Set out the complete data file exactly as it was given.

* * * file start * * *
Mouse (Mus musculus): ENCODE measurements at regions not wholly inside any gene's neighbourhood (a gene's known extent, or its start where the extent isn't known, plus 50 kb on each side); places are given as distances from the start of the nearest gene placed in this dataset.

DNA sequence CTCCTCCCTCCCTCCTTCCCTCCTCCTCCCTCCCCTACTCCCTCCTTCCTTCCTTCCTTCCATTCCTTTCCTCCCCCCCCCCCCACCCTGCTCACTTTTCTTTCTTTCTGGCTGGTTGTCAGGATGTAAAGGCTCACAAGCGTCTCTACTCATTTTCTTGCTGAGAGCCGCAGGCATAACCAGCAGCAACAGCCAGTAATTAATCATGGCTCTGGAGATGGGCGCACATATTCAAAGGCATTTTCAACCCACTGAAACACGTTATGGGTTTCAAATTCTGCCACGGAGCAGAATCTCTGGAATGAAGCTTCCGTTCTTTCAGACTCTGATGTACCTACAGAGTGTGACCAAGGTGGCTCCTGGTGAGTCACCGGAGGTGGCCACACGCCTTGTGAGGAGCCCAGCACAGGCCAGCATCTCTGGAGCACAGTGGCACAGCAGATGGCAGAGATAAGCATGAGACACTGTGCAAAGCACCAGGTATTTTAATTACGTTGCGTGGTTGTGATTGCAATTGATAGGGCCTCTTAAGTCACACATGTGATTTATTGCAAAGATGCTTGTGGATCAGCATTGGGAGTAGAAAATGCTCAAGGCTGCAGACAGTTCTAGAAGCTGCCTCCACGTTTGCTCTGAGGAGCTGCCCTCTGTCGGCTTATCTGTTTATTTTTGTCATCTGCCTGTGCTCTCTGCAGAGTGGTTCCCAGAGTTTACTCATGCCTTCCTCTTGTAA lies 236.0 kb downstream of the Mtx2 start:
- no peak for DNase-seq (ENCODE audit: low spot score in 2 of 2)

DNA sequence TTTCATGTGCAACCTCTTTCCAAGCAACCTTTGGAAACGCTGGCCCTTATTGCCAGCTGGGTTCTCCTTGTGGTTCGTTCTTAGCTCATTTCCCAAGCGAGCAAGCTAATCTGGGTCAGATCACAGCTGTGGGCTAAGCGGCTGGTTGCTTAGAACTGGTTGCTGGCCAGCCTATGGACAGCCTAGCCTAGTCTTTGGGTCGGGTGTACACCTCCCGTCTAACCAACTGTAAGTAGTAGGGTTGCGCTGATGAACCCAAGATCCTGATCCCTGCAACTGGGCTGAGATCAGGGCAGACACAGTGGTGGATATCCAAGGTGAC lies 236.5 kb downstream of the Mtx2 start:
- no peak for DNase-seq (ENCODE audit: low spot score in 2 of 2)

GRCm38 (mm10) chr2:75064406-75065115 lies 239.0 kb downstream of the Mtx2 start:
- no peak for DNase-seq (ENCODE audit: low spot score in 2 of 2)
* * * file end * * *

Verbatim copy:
Mouse (Mus musculus): ENCODE measurements at regions not wholly inside any gene's neighbourhood (a gene's known extent, or its start where the extent isn't known, plus 50 kb on each side); places are given as distances from the start of the nearest gene placed in this dataset.

DNA sequence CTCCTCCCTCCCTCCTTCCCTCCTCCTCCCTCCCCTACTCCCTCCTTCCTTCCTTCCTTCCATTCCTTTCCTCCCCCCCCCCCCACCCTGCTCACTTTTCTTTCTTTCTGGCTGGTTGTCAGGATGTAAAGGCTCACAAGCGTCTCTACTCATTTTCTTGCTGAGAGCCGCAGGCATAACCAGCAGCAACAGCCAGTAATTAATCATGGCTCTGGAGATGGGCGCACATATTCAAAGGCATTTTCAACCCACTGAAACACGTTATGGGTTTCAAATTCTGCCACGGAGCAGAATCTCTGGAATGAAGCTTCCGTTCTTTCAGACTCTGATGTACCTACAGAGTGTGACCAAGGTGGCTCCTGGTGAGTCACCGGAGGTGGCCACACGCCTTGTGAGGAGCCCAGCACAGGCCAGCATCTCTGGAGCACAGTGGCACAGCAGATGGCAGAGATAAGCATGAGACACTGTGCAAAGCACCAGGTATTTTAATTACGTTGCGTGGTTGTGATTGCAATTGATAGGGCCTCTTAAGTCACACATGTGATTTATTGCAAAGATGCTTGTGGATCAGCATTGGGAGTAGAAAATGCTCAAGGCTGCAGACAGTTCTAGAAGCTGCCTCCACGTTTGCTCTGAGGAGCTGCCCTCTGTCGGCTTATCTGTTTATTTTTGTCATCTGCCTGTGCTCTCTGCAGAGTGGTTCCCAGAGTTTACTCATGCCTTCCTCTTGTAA lies 236.0 kb downstream of the Mtx2 start:
- no peak for DNase-seq (ENCODE audit: low spot score in 2 of 2)

DNA sequence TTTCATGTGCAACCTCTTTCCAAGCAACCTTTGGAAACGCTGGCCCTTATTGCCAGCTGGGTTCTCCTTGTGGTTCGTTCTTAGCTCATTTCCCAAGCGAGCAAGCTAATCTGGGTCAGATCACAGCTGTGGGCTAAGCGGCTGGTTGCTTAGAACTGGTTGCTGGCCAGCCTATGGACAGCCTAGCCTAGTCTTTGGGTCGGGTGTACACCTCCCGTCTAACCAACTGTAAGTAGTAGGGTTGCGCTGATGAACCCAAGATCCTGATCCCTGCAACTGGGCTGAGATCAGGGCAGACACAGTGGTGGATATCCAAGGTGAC lies 236.5 kb downstream of the Mtx2 start:
- no peak for DNase-seq (ENCODE audit: low spot score in 2 of 2)

GRCm38 (mm10) chr2:75064406-75065115 lies 239.0 kb downstream of the Mtx2 start:
- no peak for DNase-seq (ENCODE audit: low spot score in 2 of 2)